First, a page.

3D Printed Violins Could Help Bring Music to All
Music has been a part of humanity for as long as we have been recording history. And though it has changed much over the years, some things have stayed constant. For example the types of instruments and how they are made. Take the violin for example. To this day, it is one of the most popular instruments and it is still made using traditional processes. However, that does not mean that that is the only way to create the instrument. In the latest innovation in the field, AVIVA Young Artists Program recently unveiled that they are 3D printing low-cost, durable violins for music students.
It is no secret that violins are expensive to buy. While professional violinists often have instruments that cost between $2000 and $10,000, it is possible to have one that cost millions depending on how they were and who made them. Indeed, even basic violinists for students often cost $1000 or more. This can make it hard to for many to access the instrument, especially for beginners and music classrooms. However, AVIVA Young Artists Program is hoping to rectify this.
The program started as an experiment in 2012 to reach underserved communities through the first virtual Suzuki-based program. And now it is grown to be the premier web-based young artists program for violinists worldwide. It seeks not only to connect people to music worldwide, but also to grow and innovative. And their 3D printed violin is a key part of that mission.
Introduced for the first time at the Acoustical Society of America’s Conference on December 6th, 2022, the 3D printed violin not only works correctly but was able to be made at the fraction of the cost of a traditional instrument. The printing costs for each one were only $7 while assembly costs came out to under $30. Considering that even low-cost beginner violins cost around $500, this is a significant reduction in price and would make these beautiful instruments more accessible to more people.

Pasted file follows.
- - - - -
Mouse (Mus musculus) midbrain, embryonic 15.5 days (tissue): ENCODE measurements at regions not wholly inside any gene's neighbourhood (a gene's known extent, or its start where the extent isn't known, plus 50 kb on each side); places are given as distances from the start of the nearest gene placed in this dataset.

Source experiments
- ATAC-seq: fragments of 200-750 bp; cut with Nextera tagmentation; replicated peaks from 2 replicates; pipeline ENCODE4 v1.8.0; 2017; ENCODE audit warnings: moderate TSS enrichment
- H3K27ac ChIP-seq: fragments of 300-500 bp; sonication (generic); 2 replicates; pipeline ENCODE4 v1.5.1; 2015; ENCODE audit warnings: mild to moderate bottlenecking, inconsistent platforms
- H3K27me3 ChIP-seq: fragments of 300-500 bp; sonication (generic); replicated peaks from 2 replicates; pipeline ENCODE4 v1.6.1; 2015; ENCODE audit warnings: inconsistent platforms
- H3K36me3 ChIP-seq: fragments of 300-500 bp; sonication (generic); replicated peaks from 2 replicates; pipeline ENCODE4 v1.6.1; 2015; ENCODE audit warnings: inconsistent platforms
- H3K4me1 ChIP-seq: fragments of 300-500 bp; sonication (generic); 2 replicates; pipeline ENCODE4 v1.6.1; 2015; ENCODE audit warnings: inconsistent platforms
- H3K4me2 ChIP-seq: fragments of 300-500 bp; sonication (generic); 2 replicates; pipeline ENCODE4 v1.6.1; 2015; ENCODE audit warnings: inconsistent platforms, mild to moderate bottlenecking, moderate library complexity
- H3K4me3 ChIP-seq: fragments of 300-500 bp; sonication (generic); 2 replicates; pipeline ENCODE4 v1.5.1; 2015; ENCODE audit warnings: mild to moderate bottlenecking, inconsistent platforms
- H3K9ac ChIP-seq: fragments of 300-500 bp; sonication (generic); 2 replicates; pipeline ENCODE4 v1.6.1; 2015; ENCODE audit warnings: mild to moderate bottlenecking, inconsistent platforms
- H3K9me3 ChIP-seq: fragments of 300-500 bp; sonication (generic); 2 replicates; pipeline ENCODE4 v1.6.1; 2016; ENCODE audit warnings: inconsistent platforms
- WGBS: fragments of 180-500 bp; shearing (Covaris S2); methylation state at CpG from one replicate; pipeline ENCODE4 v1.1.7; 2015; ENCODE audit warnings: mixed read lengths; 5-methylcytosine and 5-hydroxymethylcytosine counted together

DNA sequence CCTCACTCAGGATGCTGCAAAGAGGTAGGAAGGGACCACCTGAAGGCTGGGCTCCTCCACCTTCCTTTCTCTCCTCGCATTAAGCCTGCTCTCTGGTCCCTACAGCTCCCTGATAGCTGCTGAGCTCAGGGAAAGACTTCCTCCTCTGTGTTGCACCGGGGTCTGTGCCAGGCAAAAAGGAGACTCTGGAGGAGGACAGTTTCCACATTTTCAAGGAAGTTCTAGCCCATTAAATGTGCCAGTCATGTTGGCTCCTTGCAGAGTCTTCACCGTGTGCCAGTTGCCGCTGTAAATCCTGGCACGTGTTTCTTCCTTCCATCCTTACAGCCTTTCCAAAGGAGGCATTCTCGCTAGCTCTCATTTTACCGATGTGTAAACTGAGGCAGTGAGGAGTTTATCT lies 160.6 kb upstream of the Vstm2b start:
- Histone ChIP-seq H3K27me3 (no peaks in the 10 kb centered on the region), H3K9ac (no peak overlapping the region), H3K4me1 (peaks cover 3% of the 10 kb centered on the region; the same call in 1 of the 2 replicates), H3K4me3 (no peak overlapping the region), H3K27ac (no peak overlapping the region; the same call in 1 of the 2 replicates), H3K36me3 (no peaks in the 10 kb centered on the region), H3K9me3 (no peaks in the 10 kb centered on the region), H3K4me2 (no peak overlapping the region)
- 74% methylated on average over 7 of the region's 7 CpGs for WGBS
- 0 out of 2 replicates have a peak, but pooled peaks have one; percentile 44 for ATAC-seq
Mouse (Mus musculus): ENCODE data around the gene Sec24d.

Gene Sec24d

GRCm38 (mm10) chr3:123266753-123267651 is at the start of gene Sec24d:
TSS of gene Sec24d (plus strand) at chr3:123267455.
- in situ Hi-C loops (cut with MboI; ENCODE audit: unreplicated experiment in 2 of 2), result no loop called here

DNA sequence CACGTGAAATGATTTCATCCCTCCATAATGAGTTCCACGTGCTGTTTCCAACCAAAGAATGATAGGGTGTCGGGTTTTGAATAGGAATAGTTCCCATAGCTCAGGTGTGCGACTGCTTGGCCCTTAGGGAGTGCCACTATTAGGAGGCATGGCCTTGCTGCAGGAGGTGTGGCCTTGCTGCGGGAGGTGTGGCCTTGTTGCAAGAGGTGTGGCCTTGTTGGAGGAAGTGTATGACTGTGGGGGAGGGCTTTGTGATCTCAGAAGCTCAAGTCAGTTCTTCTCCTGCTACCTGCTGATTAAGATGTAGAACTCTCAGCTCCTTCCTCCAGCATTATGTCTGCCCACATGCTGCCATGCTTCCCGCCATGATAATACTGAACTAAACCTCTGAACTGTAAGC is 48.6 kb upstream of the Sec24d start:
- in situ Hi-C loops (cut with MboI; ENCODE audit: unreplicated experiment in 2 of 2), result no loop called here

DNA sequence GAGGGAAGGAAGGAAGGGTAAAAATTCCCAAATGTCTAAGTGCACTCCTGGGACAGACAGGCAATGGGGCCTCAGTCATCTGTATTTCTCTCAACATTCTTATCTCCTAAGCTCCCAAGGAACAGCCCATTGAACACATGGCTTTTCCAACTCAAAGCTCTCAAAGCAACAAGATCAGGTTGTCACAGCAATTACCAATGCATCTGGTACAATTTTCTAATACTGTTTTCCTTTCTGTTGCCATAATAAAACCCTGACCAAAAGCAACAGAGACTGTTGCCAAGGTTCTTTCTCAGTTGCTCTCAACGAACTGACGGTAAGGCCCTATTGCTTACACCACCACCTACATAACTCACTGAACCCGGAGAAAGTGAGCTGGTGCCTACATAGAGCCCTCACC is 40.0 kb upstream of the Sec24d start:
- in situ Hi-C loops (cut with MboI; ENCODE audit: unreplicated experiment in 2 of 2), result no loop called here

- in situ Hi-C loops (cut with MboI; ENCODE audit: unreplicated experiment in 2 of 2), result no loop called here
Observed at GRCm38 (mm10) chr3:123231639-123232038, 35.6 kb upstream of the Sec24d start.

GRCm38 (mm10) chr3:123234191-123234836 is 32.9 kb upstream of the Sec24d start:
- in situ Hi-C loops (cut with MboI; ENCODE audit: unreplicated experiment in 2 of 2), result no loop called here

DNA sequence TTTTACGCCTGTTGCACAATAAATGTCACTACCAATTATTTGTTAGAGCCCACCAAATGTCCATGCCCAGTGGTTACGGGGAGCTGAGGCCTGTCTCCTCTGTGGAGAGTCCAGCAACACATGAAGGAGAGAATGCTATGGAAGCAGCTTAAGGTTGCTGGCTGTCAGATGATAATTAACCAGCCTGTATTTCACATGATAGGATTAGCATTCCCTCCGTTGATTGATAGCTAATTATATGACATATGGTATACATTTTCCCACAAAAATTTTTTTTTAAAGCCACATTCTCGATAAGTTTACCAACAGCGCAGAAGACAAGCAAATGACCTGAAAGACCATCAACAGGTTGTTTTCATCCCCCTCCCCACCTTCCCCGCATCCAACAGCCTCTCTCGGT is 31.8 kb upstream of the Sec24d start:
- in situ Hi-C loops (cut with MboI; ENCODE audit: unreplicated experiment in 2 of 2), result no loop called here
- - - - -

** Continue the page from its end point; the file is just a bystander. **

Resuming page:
But what is the 3D printed violin like? According to a press release from the Acoustical Society of America, the body is made of a plastic polymer material in the same manner as a traditional acoustic violin, designed specifically to produce a resonant tone. Meanwhile the neck and fingerboard are printed in smooth ABS plastic in order to be more comfortable in the musician’s hands. Moreover, the resulting violin apparently produces a darker, more mellow sound than traditionally made instruments.
And although it is not yet available for purchase, the violin has already been tested. An early iteration allowed Mary-Elizabeth Brown, the director of the AVIVA Young Artists Program, to play Harry Stafylakis’ concerto “Singularity” which was written explicitly to be played on 3D printed instruments. Brown concludes:
“Our goals were to explore the new sound world created by using new materials, to leverage the new technology being used in other disciplines, and to make music education sustainable and accessible through the printing of more durable instruments. The next step is to explore design modifications as well as efforts to lower the costs of production while making such instruments more widely available, especially in the realm of education.”
You can find out more in the press release from the Acoustical Society of America HERE. What do you think of these 3D printed violins? Let us know in a comment below or on our LinkedIn, Facebook, and Twitter pages! Don’t forget to sign up for our free weekly Newsletter here for the latest 3D printing news straight to your inbox! You can also find all our videos on our YouTube channel.
*Cover Photo Credits: AVIVA Young Artists